It’s only human to feel a little heartbreak at the thought of chasing a thing in retreat. We’re not good with endings, generally speaking. Breakups, funerals, the death of a pet. It’s a lot easier to process continuity than The End — we want to be here forever.
So you’d think that a film about a few mountain runners hunting the last vestiges of Glacier National Park’s namesake natural features would strike a melancholy chord.
Somehow, it doesn’t.
In “Shining Mountains,” Mike Foote, Jennifer Lichter, and Steven Gnam range through the national park, located in northern Montana, to capture photographs in service to a United States Geological Survey (USGS) program that seeks to track the evolution of the park’s permanent ice. Called the Repeat Photography Project, it tasks groups to take pictures — as identical as possible — of each of the park’s glaciers on a rolling basis.
The project began in the late 1800s. At that time, as “Shining Mountains“ points out, 150 glaciers coated the park. By 2015, only 26 remained.
How do we know? Well, seeing is believing.
“Humans believe what they see. You see the transformation of the landscape, you have instantaneous understanding of what is going on. So, the way that we communicate the changes is by using repeat photography of glaciers,” Dan Fagre, a retired USGS research ecologist, says in the film.
Getting the snaps isn’t as easy as you’d think. The skills of an ultrarunner play well above treeline in Glacier National Park — talus scrambling, bushwhacking, and side-hilling describe the work. Over the course of their 12-day trip, the team tagged scenic locations like the Blackfoot Glacier, the Salamander Glacier, and the rapidly disappearing Boulder Glacier.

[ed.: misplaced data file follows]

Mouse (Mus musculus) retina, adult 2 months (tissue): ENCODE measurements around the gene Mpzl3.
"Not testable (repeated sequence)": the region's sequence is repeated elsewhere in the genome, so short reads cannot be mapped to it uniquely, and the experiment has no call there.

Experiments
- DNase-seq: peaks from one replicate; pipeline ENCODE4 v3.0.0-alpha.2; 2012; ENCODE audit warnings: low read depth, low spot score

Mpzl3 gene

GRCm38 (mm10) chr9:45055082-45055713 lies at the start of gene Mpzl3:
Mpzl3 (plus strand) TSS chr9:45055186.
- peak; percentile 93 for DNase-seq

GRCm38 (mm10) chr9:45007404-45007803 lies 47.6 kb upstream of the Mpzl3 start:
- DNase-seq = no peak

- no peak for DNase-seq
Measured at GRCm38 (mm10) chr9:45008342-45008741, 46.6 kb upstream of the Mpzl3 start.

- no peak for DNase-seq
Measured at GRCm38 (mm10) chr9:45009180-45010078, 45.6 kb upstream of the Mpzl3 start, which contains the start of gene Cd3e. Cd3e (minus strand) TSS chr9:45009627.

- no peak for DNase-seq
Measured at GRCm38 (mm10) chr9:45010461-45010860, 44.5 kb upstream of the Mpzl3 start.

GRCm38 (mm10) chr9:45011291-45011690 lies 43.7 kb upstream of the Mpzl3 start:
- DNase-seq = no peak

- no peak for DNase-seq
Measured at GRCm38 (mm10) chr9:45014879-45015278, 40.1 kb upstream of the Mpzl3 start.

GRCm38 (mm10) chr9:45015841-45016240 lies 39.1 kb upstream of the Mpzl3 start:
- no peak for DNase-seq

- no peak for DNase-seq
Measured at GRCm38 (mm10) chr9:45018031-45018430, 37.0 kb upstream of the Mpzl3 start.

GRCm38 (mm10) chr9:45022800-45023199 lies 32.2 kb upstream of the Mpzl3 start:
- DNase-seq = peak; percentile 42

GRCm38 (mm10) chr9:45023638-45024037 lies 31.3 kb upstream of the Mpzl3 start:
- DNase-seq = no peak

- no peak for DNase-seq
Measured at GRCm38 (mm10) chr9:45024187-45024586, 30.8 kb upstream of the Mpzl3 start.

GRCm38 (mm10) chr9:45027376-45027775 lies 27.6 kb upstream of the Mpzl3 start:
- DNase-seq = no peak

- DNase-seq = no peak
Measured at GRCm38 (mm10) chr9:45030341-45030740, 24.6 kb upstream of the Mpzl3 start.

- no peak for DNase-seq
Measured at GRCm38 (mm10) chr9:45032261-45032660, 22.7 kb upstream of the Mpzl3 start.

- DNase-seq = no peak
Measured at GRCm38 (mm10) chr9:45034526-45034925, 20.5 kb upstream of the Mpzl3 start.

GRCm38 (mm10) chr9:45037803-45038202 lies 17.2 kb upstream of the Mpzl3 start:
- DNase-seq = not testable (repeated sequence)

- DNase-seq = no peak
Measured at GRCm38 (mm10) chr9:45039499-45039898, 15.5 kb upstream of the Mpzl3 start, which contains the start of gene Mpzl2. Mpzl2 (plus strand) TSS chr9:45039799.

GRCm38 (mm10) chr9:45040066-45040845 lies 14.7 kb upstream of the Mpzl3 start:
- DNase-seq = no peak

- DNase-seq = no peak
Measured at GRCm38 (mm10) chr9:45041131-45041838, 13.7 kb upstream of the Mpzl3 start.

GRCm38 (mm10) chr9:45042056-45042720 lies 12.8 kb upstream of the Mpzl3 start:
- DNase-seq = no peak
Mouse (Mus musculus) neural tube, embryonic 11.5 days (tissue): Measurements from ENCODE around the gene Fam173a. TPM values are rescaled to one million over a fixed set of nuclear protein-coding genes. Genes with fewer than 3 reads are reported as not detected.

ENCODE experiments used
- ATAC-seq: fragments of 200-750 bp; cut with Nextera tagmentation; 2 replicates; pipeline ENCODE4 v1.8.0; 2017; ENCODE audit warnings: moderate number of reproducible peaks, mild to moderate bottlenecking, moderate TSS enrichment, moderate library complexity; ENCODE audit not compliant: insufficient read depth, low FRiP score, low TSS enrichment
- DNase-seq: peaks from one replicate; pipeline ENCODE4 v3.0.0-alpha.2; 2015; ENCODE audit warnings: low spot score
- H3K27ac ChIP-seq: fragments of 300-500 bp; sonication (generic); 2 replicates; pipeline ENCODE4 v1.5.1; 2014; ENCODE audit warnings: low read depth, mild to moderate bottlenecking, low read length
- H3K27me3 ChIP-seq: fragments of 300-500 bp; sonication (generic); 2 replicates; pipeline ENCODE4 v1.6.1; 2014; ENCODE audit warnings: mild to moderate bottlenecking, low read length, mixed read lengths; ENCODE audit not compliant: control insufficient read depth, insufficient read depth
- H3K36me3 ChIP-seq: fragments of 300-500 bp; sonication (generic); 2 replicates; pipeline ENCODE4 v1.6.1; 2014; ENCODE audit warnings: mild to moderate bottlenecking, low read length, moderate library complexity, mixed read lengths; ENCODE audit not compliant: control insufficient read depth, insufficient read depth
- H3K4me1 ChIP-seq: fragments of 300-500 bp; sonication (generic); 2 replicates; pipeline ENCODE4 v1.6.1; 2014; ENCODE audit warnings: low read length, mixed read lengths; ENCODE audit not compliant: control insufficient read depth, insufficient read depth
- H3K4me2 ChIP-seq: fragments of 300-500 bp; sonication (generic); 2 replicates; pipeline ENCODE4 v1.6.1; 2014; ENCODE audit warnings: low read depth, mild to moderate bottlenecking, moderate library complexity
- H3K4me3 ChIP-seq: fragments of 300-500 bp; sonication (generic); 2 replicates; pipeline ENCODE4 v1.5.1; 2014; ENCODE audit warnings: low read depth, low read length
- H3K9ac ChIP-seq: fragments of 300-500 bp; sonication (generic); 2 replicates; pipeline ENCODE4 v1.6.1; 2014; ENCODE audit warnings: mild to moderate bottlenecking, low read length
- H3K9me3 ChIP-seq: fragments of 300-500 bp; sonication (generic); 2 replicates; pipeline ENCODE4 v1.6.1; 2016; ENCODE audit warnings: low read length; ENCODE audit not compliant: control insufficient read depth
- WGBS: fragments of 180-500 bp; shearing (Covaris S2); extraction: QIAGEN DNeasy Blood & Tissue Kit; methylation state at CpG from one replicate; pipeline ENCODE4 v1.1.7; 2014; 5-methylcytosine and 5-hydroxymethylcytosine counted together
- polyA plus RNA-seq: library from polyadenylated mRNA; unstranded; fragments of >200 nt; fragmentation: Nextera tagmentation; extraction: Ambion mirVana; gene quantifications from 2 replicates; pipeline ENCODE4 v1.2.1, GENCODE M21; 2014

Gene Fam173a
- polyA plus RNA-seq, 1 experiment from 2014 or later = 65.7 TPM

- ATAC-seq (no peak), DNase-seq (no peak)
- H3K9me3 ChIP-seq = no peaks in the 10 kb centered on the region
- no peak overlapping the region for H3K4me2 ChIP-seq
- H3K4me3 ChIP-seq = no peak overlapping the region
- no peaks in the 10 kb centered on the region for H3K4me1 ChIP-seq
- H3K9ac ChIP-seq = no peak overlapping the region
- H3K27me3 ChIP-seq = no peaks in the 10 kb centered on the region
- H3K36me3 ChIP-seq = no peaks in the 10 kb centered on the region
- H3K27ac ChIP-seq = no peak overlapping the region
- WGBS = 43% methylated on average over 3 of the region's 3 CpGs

“All of these are going to end up like this,” Lichter says in voiceover. “It was just — it was sad. It was nothing, man,” she says of the Boulder Glacier.
Ok, so some mourning does creep in. However, the three athletes’ joy in regard of the natural world wins out.
Witness Lichter leading a feast of wild huckleberries, and the group’s shared delight that a mother grizzly bear is also chowing down on the berries (at a distance that doesn’t raise alarm.) There’s plenty of awe when they explore some glaciers from the inside out. And of course, they experience the general vigor any runner would enjoy in the national park’s wide-open spaces.
“Shining Mountains” is named for the visual effect of alpine ice fields under unfiltered sun. If there’s a message in the film about our sensitive juncture in the planet’s history, that’s about as close as it comes to codifying it.
Don’t expect to be beat over the head with heavy hands in this one. You’ll draw your own conclusions and emotions from the melting glaciers, just like the team does. But instead of an exercise in finger-wagging, the film exists as a document of (sedate) wonderment.
Caught up on the big picture? You could be missing the forest for the trees — or fruit.
“It’s sobering, to be honest,” Foote says, summing up his take on the vanishing glaciers. “And yet at the same time, I’m just so thankful for places like this that have an abundance of wildlife and still water and … huckleberries.”
Call for Comments
- Did you watch the film? What were your thoughts?
- What are some other stories out there of runners using their skillset to enhance scientific understanding of our world?